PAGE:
Bread for the City Attorney Testifies on Transparency and the Housing Production Trust Fund
Testimony of Dimitri McDaniel, Staff Attorney, Bread for the City Legal Clinic
Performance Oversight Hearing
Committee on Housing & Executive Administration
Department of Housing and Community Development & Housing Production Trust Fund
January 19, 2022
Thank you for receiving testimony today, Chairman Bonds and committee members. My name is Dimitri McDaniel. I am a staff attorney at Bread for the City, and I am pleased to offer testimony to the Committee on Housing & Executive Administration during this Performance Oversight Hearing. Among the many services that Bread for the City provides to District residents, we also offer free legal services to residents with low incomes. Our legal services include representing low income tenants during multifamily redevelopments. These tenants are regularly impacted by redevelopment projects, which oftentimes rely on gap financing from the Housing Production Trust Fund (HPTF) and are made financially viable by the Low Income Housing Tax Credit. Both resources are administered by the DC Department of Housing and Community Development (“DHCD”). As is the purpose of today’s oversight hearing, my testimony will narrowly focus on DHCD’s administration of the Housing Production Trust Fund.
DHCD’s Failure to Meet Statutory Requirement
As has been reported widely, for years DHCD has failed to meet the statutory requirement of directing 50% of HPTF resources to the production of extremely low income housing units. Extremely low income housing units are units specifically for individuals and families at the 0-30% area median income (“AMI”) levels. Unfortunately, DHCD has not provided a concrete plan for how the agency will comply with the statutory requirement. During last year’s revision of DHCD’s Qualified Allocation Plan (“QAP”), advocates recommended that DHCD commit a greater point allocation to projects that will produce more extremely low income units. However, DHCD rejected this recommendation with no explanation or rationale for its decision. Recently, the Office of the Inspector General’s report recommended that DHCD should “[d]evelop a plan to evaluate DHCD’s current selection criteria to better align selection criteria with statutory requirements to produce and preserve more units for extremely low income households.” DHCD agreed with this recommendation, but offered no plan to accomplish this vital goal. While DHCD has made progress to meet the statutory requirement in the past three years, failure to make concrete actions, like committing to a revision of its QAP or providing a plan publicly on how it will come into compliance, remains deeply troubling.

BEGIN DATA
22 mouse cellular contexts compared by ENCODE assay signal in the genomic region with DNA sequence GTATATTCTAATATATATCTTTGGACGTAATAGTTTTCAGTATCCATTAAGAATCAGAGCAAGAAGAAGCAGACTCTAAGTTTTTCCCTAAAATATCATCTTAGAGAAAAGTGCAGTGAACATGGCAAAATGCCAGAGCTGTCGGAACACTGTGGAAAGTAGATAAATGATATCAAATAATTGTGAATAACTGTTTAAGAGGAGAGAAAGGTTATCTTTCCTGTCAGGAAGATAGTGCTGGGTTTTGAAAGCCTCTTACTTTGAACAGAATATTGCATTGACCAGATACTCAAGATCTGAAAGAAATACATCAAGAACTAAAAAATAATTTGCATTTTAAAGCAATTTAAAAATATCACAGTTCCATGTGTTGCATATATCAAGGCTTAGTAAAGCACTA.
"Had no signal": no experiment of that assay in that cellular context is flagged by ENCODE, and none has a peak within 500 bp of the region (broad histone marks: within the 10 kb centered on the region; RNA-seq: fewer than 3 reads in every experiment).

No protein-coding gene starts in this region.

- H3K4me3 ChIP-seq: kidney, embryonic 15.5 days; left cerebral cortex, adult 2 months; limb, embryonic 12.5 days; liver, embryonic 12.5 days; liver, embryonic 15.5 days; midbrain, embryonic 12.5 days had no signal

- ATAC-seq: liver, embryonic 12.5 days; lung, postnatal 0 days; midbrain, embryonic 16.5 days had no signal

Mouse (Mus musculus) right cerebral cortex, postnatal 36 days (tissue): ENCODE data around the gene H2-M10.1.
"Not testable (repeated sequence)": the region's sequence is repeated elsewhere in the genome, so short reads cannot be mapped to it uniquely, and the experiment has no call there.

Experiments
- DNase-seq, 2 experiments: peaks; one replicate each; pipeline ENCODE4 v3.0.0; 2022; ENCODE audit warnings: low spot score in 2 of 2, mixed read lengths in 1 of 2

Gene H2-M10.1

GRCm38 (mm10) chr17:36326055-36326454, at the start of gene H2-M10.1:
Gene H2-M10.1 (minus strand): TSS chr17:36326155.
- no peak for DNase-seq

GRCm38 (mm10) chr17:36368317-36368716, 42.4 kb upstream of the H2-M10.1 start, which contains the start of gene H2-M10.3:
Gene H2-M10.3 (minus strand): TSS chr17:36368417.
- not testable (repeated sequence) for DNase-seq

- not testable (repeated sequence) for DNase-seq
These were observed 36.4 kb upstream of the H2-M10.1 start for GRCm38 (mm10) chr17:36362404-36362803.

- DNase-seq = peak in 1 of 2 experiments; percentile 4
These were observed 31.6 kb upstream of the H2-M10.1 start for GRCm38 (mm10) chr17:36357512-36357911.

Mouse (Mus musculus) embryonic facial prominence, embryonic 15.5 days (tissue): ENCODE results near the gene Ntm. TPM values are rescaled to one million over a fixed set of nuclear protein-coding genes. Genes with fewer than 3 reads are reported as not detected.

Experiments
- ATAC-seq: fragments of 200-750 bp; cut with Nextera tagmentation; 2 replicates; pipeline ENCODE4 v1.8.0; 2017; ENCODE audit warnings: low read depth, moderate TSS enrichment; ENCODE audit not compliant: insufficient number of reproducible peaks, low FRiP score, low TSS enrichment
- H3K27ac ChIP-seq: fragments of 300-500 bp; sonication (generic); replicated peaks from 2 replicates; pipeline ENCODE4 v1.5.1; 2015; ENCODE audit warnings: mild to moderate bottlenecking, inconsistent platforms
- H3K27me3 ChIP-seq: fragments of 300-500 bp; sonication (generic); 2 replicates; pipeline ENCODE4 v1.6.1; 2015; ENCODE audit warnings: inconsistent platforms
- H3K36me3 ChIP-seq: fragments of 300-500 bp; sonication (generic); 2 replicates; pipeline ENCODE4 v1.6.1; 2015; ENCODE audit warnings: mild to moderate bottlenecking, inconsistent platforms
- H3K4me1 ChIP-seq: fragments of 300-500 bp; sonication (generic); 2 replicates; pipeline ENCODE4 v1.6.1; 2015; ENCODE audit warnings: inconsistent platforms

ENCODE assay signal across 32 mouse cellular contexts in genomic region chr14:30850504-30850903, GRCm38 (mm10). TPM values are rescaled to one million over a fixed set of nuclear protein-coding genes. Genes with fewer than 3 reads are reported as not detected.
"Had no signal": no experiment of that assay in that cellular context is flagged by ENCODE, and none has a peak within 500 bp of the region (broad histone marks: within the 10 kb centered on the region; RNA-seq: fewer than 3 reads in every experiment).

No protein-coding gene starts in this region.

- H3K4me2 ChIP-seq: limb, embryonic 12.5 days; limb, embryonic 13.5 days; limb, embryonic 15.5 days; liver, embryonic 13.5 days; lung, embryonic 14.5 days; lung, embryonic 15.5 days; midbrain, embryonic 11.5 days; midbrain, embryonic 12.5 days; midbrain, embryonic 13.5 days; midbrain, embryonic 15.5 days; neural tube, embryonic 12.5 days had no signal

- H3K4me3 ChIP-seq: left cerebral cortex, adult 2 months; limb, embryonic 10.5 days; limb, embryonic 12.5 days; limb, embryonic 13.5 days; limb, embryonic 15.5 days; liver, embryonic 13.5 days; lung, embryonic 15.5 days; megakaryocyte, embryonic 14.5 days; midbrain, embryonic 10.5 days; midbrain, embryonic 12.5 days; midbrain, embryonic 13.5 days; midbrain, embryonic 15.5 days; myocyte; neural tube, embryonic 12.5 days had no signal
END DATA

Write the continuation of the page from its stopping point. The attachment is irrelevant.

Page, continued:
Additionally, the Office of the Inspector General’s report calculated that, as a result of DHCD’s misappropriation, nearly $81.7 million went to the development of higher income units rather than the production of 0-30% AMI units, in violation of DHCD’s statutory obligations. While we can all agree that the District needs greater affordable housing at all income levels, the rationale behind the statutory requirement is to address an ongoing lack of affordable housing at the 0-30% income levels. With last year’s historic HPTF investment of $400 million, approved by this Council, it is imperative that DHCD makes a commitment to comply with the law. The statutory requirement is not arbitrary and must be treated as more than a guideline.
The residents of the District of Columbia require more housing below the 50% AMI level. In a 2015 report funded by the Office of the Deputy Mayor for Planning and Economic Development, the Urban Institute predicted that by 2020 the District would have between “22,100 and 33,100 more households with extremely low incomes.” This prediction was prior to the COVID-19 public health emergency, which has exposed and exacerbated the need for housing for District residents at the extremely low income levels. In a city where the average rent for a one-bedroom apartment now tops $2,000 per month, households with low and moderate incomes — many headed by people of color — are being left behind. The result of this deepening affordability crisis is that low-income families are paying far too much of their already limited incomes for housing.